Recently in Radicalism Category

Tech-Driven Deprofessionalization

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What ultimately has made the criticism of the Chicago strike so odd and irritating is that the critics are so dismissive and arrogant about the chief sticking points in the negotiations, which aren't really about money. There's a seeming inability to understand why poorly designed evaluation systems, particularly those that are tied to test results, threaten the very best and most inspiring teachers as much as anyone. What they threaten is not the loss of job security, but the professional discretion and skill of good teachers. You can't be in favor of clumsy or cookie-cutter evaluations and still claim to be primarily concerned about the quality of teaching in public schools.

What might be happening here is less the rage of privileged elites against anyone they deem to be beneath them, and more the rage of upper middle-class professionals who have found their own lives increasingly hemmed in by forms of deprofessionalizing oversight and dumb operant-conditioning gimmickry sold to organizations by snake-oil consultancies.

The trick in the next decade is going to be: can we get the river to flow the other direction? Rather than give in to every person who insists that whatever outrages and inefficiencies of 21st Century Taylorism have been inflicted on them must be inflicted on everyone else, we should be trying to claw back generative, productive forms of dignity and autonomy to the working lives of every person.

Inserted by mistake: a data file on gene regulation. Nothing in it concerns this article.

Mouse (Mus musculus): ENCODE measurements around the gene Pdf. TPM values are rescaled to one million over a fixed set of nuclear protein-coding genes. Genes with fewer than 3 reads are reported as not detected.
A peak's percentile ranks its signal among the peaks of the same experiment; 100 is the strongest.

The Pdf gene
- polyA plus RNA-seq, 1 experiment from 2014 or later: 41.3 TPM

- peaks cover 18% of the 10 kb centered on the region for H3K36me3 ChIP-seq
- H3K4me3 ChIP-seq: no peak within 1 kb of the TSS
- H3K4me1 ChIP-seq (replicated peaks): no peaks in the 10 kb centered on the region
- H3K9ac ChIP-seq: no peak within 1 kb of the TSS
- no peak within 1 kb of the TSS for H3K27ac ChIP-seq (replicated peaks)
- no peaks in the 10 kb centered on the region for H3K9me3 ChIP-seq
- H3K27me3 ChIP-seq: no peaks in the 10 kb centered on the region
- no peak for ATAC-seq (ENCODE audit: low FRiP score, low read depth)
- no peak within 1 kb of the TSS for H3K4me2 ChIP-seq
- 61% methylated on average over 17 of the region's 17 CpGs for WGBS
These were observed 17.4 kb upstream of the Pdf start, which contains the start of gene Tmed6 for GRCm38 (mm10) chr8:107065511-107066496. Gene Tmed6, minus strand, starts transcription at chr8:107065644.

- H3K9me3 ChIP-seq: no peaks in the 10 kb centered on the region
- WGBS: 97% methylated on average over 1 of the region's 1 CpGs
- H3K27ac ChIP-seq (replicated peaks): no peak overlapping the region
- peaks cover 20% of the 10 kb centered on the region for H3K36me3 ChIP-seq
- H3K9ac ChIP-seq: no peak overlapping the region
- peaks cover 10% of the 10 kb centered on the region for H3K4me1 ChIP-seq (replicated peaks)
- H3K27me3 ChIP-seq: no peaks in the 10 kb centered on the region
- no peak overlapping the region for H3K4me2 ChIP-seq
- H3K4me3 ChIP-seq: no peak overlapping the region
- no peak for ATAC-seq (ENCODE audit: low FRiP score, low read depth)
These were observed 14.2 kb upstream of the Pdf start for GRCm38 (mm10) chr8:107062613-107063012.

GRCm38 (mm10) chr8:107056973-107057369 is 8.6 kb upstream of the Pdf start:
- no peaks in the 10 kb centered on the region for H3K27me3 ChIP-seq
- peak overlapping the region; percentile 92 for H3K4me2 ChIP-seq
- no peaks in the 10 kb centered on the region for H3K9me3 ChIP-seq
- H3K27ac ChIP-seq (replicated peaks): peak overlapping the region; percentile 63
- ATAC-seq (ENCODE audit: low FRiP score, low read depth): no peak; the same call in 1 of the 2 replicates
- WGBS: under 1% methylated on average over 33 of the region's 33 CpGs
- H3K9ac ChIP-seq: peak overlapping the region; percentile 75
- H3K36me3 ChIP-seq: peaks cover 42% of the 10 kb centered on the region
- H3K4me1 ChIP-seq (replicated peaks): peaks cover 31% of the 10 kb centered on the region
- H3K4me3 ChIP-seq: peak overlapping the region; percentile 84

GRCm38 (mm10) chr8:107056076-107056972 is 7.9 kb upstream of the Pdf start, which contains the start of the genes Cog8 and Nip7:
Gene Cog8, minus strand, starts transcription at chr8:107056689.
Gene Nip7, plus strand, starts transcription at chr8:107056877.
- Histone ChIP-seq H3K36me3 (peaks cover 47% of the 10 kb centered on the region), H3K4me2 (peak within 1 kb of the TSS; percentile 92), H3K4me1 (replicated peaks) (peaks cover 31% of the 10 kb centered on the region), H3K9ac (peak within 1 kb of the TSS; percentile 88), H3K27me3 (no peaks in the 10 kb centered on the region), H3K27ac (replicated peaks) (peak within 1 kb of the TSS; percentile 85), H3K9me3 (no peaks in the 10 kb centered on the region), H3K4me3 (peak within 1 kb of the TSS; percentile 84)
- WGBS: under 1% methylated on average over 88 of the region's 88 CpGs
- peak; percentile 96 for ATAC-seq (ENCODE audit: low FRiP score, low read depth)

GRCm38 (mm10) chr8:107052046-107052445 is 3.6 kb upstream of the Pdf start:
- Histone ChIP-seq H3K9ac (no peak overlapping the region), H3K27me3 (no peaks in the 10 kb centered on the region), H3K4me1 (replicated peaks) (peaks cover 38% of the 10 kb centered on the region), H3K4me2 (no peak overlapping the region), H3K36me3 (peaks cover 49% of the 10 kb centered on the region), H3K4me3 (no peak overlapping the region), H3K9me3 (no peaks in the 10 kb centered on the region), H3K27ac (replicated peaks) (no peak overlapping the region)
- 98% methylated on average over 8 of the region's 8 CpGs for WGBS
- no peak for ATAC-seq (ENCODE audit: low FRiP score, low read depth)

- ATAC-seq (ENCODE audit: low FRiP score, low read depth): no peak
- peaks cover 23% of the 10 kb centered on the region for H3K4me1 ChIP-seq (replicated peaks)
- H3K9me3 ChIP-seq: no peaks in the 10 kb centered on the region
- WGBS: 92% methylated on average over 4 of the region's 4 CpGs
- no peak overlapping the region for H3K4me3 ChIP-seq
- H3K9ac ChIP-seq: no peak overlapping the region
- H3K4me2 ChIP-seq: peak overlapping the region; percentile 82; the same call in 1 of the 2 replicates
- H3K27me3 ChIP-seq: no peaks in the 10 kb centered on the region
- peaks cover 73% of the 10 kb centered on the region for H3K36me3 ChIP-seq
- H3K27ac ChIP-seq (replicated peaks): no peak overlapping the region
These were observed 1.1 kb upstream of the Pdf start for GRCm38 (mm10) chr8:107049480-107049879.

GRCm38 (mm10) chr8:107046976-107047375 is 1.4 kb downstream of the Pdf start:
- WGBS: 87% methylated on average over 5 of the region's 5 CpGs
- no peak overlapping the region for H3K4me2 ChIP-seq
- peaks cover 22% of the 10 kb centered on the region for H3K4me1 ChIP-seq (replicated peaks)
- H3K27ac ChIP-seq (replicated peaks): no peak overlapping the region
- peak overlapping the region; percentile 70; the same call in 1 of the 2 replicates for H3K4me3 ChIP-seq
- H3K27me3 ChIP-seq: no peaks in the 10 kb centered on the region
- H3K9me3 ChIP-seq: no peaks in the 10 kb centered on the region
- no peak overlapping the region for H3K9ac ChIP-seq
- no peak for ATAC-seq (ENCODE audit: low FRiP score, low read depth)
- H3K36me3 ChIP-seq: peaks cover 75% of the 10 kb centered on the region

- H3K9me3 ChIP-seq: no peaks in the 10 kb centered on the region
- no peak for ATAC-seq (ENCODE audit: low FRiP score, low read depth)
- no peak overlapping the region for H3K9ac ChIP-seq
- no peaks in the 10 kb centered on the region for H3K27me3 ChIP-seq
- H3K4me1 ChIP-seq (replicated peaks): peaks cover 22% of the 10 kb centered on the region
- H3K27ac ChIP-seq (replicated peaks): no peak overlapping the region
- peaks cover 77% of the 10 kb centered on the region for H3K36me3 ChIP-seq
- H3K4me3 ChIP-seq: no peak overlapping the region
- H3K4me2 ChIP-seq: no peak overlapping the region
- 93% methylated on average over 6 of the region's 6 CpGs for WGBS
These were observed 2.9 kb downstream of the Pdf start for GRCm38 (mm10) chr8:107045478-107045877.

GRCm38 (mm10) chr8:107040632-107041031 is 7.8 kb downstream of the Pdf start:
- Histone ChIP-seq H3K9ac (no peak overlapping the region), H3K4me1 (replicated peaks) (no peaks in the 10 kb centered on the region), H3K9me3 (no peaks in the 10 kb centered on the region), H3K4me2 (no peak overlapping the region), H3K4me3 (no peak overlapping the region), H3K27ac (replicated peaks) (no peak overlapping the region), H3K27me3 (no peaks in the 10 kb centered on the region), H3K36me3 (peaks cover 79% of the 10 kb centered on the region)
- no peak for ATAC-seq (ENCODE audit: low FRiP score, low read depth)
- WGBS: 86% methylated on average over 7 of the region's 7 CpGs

Do Liberals and Elites Hate Teachers? | Easily Distracted

I took a super-interesting Information History class with Dan Schiller my last semester at GSLIS, and one of the main themes of the course was how IT allows capital and management to deprofessionalize and regiment work. This starts at least from the invention of the modern clock, and goes up through the early management techniques of the industrial revolution, to office technology like the typewriter and the adding machine which replaced a whole middling professional class of clerks with pooled labor. Then you get the full monty with Taylorism and all the dehumanizing results that followed from that, which was thankfully somewhat offset by the rise of organized labor by midcentury.

So, then modern computer IT comes along, which of course was initially clearly centralized and controlling (think mainframes and men in gray flannel suits.) But, since I didn't know my history or recognize my privilege I'd always thought of the emergence of the networked personal computer as different somehow, liberatory instead of controlling. And, of course, it can be, for those with the power to control it rather than be controlled. 

What we're seeing now is the rapid shrinking of the proportion of people and professions who have that power. It's happening to teachers, lawyers, writers (think of the methods of HuffPo and Nick Denton and the rise of pageviews as the measure of cultural worth if you don't think that cultural work can be regimented and automated) and lots of other previously autonomous professional occupations.